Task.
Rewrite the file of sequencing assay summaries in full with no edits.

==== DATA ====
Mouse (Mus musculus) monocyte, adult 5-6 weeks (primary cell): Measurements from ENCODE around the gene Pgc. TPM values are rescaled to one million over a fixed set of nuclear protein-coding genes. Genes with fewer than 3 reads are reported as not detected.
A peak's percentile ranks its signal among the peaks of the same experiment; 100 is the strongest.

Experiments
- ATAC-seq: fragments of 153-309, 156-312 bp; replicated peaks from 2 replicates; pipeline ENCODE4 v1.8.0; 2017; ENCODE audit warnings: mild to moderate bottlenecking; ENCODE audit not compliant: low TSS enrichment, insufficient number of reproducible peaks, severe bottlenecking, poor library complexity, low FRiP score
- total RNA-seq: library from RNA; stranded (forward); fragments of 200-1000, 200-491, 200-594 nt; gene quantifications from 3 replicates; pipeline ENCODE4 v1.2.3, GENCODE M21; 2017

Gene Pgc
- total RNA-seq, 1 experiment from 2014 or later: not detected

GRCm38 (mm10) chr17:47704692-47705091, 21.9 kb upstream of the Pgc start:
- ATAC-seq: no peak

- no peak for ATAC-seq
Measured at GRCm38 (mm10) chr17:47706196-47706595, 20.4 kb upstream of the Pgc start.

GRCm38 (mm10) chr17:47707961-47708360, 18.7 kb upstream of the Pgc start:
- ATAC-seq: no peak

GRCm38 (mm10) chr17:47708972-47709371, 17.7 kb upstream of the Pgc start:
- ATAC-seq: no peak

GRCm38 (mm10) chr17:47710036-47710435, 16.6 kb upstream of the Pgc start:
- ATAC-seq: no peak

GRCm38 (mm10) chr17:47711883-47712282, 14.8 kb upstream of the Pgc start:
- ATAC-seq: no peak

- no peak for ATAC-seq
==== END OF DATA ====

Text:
Mouse (Mus musculus) monocyte, adult 5-6 weeks (primary cell): Measurements from ENCODE around the gene Pgc. TPM values are rescaled to one million over a fixed set of nuclear protein-coding genes. Genes with fewer than 3 reads are reported as not detected.
A peak's percentile ranks its signal among the peaks of the same experiment; 100 is the strongest.

Experiments
- ATAC-seq: fragments of 153-309, 156-312 bp; replicated peaks from 2 replicates; pipeline ENCODE4 v1.8.0; 2017; ENCODE audit warnings: mild to moderate bottlenecking; ENCODE audit not compliant: low TSS enrichment, insufficient number of reproducible peaks, severe bottlenecking, poor library complexity, low FRiP score
- total RNA-seq: library from RNA; stranded (forward); fragments of 200-1000, 200-491, 200-594 nt; gene quantifications from 3 replicates; pipeline ENCODE4 v1.2.3, GENCODE M21; 2017

Gene Pgc
- total RNA-seq, 1 experiment from 2014 or later: not detected

GRCm38 (mm10) chr17:47704692-47705091, 21.9 kb upstream of the Pgc start:
- ATAC-seq: no peak

- no peak for ATAC-seq
Measured at GRCm38 (mm10) chr17:47706196-47706595, 20.4 kb upstream of the Pgc start.

GRCm38 (mm10) chr17:47707961-47708360, 18.7 kb upstream of the Pgc start:
- ATAC-seq: no peak

GRCm38 (mm10) chr17:47708972-47709371, 17.7 kb upstream of the Pgc start:
- ATAC-seq: no peak

GRCm38 (mm10) chr17:47710036-47710435, 16.6 kb upstream of the Pgc start:
- ATAC-seq: no peak

GRCm38 (mm10) chr17:47711883-47712282, 14.8 kb upstream of the Pgc start:
- ATAC-seq: no peak

- no peak for ATAC-seq